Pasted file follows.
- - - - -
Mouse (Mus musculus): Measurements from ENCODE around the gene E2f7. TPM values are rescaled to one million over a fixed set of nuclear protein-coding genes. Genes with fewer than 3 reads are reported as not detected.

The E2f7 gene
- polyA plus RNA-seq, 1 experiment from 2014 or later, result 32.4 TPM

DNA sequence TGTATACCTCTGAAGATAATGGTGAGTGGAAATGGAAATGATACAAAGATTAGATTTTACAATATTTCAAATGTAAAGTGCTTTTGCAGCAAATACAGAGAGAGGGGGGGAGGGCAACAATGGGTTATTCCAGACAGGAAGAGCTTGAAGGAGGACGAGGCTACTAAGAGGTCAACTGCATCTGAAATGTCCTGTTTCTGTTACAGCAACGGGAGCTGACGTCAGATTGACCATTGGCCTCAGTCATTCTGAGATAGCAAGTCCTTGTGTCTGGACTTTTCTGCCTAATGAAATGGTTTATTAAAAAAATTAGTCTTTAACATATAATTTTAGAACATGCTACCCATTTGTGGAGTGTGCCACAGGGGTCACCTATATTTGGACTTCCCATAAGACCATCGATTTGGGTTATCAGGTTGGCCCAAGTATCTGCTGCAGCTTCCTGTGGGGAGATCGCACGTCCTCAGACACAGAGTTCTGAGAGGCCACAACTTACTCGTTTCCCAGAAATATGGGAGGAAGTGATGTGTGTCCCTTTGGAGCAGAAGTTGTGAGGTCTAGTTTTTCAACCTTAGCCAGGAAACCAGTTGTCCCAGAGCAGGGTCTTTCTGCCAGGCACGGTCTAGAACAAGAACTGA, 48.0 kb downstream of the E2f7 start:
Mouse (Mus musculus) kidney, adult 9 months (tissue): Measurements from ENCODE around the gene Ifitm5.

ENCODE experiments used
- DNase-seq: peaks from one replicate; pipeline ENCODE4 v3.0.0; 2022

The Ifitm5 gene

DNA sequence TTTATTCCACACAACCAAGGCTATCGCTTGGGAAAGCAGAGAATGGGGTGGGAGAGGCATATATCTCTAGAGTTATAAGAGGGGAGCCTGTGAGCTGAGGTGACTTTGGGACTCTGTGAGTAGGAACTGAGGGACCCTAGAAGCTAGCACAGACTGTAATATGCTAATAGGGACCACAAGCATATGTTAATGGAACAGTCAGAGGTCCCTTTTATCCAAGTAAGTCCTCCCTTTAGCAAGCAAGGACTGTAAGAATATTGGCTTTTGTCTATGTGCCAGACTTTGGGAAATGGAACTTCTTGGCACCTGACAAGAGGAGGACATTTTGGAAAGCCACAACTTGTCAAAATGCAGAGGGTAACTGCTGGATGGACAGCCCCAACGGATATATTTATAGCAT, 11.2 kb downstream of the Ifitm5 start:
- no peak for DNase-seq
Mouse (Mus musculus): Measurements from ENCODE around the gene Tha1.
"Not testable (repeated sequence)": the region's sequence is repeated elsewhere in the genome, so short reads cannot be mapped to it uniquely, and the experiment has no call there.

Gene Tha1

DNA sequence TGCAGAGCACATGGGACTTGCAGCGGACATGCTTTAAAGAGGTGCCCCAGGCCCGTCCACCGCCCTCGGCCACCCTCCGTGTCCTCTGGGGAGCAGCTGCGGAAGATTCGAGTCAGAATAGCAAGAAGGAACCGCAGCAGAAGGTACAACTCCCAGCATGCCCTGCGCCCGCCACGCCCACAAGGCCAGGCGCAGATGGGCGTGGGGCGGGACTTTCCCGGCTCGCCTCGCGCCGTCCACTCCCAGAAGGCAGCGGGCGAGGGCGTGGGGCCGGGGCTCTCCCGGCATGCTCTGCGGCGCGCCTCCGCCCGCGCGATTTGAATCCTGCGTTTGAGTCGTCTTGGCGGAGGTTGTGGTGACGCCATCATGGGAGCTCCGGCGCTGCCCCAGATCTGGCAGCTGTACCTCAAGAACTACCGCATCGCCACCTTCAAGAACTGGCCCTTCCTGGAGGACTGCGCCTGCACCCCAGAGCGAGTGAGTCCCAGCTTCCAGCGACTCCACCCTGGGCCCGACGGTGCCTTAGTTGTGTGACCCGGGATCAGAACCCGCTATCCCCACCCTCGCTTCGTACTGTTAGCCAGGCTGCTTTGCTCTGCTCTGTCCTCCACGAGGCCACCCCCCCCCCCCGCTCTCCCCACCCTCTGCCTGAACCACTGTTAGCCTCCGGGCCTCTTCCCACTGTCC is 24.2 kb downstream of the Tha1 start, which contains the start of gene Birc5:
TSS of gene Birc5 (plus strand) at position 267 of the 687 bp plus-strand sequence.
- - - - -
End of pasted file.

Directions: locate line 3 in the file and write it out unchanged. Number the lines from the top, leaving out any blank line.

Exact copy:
- polyA plus RNA-seq, 1 experiment from 2014 or later, result 32.4 TPM